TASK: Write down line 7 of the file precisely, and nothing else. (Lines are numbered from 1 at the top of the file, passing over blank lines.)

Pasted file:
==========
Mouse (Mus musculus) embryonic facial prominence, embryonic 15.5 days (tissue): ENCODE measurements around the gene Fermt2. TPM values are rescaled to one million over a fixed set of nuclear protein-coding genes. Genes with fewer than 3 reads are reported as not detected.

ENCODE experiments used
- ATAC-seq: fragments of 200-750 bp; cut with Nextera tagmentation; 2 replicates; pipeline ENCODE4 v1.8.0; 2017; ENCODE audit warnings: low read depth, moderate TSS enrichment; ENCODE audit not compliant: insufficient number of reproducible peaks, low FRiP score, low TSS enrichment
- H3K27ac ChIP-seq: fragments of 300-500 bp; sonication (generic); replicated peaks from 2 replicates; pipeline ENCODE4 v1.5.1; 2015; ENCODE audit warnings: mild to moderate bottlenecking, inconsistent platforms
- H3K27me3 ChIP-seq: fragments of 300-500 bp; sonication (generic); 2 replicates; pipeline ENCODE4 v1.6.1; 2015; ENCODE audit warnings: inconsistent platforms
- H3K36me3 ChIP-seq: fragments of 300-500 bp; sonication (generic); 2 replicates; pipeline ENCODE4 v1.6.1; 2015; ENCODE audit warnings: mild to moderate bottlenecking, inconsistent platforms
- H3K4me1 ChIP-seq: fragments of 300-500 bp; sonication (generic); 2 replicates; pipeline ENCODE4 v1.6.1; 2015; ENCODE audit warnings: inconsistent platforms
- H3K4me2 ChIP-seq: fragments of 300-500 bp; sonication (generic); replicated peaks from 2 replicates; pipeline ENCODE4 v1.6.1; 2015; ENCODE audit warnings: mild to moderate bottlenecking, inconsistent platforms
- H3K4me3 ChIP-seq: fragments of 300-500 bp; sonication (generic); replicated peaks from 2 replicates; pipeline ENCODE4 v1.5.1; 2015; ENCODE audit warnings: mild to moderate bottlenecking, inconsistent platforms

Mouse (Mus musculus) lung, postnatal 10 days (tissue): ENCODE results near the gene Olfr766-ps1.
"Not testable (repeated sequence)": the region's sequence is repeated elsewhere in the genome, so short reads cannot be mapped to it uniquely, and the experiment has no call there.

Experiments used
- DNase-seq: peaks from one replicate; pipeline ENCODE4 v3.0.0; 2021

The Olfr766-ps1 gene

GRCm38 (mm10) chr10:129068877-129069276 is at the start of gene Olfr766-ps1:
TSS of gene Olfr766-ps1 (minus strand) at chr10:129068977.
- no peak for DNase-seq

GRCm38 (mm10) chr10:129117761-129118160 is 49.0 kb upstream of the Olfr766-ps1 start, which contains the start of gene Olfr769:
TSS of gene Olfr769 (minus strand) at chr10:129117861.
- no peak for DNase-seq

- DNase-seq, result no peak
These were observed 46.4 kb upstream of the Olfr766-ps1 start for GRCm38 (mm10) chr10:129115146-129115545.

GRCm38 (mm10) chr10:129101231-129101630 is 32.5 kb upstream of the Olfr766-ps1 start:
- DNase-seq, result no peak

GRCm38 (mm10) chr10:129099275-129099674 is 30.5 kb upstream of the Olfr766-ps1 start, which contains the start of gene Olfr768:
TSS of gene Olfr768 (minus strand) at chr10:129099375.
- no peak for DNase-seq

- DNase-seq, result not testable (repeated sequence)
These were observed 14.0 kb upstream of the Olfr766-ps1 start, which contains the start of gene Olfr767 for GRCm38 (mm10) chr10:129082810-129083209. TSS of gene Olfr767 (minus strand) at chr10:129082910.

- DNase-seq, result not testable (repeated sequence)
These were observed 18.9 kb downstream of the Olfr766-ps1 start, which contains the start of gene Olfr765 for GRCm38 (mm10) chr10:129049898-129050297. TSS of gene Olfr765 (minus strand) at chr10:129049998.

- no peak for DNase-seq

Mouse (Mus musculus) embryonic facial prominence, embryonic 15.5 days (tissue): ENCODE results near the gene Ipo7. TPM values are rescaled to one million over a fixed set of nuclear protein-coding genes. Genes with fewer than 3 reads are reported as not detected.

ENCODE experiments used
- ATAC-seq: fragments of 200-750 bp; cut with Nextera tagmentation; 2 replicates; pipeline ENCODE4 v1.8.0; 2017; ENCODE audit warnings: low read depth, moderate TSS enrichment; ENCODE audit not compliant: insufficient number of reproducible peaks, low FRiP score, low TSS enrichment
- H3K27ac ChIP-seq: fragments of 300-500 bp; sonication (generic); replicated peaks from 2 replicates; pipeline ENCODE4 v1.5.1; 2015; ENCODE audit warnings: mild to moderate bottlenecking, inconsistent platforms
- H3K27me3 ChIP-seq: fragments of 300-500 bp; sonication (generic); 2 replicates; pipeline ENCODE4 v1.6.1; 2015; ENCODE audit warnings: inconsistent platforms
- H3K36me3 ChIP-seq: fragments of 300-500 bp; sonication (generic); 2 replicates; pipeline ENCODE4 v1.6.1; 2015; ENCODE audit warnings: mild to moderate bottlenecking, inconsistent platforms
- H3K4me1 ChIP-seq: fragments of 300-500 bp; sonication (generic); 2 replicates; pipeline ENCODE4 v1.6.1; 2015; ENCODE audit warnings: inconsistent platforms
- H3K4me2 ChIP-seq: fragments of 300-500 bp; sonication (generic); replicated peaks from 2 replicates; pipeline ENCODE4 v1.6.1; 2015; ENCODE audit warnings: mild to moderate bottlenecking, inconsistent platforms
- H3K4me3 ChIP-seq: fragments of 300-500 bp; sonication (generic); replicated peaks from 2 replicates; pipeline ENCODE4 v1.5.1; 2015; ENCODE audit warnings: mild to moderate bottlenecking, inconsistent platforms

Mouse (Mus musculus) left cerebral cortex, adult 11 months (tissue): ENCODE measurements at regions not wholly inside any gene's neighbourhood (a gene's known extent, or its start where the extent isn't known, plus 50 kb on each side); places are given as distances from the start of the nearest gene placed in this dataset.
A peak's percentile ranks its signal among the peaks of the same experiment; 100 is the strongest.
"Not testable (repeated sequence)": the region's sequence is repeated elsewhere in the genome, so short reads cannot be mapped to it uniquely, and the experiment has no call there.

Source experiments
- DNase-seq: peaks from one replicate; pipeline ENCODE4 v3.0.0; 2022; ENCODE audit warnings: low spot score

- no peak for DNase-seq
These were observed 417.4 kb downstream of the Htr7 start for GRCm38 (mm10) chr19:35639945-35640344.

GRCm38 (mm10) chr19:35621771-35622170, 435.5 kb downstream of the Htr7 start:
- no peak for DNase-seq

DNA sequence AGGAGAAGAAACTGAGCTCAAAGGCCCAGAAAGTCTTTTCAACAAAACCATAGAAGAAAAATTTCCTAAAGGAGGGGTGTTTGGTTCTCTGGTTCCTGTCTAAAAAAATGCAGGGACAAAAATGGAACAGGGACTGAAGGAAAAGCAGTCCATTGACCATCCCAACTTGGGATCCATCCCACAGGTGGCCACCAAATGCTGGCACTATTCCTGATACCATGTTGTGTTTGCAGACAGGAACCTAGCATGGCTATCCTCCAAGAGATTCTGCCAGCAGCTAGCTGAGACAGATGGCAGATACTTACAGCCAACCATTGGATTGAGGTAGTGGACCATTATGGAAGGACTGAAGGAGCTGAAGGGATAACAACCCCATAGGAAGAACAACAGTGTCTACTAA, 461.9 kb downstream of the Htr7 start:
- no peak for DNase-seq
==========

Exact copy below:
- H3K4me1 ChIP-seq: fragments of 300-500 bp; sonication (generic); 2 replicates; pipeline ENCODE4 v1.6.1; 2015; ENCODE audit warnings: inconsistent platforms